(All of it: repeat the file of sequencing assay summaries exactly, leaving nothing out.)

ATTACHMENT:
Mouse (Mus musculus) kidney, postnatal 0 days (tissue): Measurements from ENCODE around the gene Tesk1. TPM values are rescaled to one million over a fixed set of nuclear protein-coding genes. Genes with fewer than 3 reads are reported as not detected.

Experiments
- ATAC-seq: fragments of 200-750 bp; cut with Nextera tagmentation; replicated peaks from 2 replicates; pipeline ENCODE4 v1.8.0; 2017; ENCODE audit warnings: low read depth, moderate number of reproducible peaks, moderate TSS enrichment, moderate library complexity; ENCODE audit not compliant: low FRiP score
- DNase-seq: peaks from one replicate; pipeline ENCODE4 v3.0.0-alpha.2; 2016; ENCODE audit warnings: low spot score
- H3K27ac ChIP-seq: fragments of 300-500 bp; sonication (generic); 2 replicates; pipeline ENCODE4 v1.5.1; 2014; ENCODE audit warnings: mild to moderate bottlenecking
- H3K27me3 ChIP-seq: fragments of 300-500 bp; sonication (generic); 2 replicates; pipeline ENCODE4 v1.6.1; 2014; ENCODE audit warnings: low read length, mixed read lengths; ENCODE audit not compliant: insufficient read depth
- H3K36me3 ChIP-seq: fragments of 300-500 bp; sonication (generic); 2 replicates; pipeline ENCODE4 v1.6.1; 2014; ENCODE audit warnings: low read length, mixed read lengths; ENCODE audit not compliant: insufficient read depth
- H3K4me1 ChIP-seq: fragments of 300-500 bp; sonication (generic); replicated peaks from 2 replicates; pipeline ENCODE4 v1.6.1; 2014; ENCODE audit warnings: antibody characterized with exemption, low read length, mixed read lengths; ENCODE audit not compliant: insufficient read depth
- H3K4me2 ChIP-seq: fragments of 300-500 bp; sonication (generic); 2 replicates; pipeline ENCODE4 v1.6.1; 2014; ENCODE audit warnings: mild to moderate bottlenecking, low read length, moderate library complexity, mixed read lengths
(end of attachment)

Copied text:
Mouse (Mus musculus) kidney, postnatal 0 days (tissue): Measurements from ENCODE around the gene Tesk1. TPM values are rescaled to one million over a fixed set of nuclear protein-coding genes. Genes with fewer than 3 reads are reported as not detected.

Experiments
- ATAC-seq: fragments of 200-750 bp; cut with Nextera tagmentation; replicated peaks from 2 replicates; pipeline ENCODE4 v1.8.0; 2017; ENCODE audit warnings: low read depth, moderate number of reproducible peaks, moderate TSS enrichment, moderate library complexity; ENCODE audit not compliant: low FRiP score
- DNase-seq: peaks from one replicate; pipeline ENCODE4 v3.0.0-alpha.2; 2016; ENCODE audit warnings: low spot score
- H3K27ac ChIP-seq: fragments of 300-500 bp; sonication (generic); 2 replicates; pipeline ENCODE4 v1.5.1; 2014; ENCODE audit warnings: mild to moderate bottlenecking
- H3K27me3 ChIP-seq: fragments of 300-500 bp; sonication (generic); 2 replicates; pipeline ENCODE4 v1.6.1; 2014; ENCODE audit warnings: low read length, mixed read lengths; ENCODE audit not compliant: insufficient read depth
- H3K36me3 ChIP-seq: fragments of 300-500 bp; sonication (generic); 2 replicates; pipeline ENCODE4 v1.6.1; 2014; ENCODE audit warnings: low read length, mixed read lengths; ENCODE audit not compliant: insufficient read depth
- H3K4me1 ChIP-seq: fragments of 300-500 bp; sonication (generic); replicated peaks from 2 replicates; pipeline ENCODE4 v1.6.1; 2014; ENCODE audit warnings: antibody characterized with exemption, low read length, mixed read lengths; ENCODE audit not compliant: insufficient read depth
- H3K4me2 ChIP-seq: fragments of 300-500 bp; sonication (generic); 2 replicates; pipeline ENCODE4 v1.6.1; 2014; ENCODE audit warnings: mild to moderate bottlenecking, low read length, moderate library complexity, mixed read lengths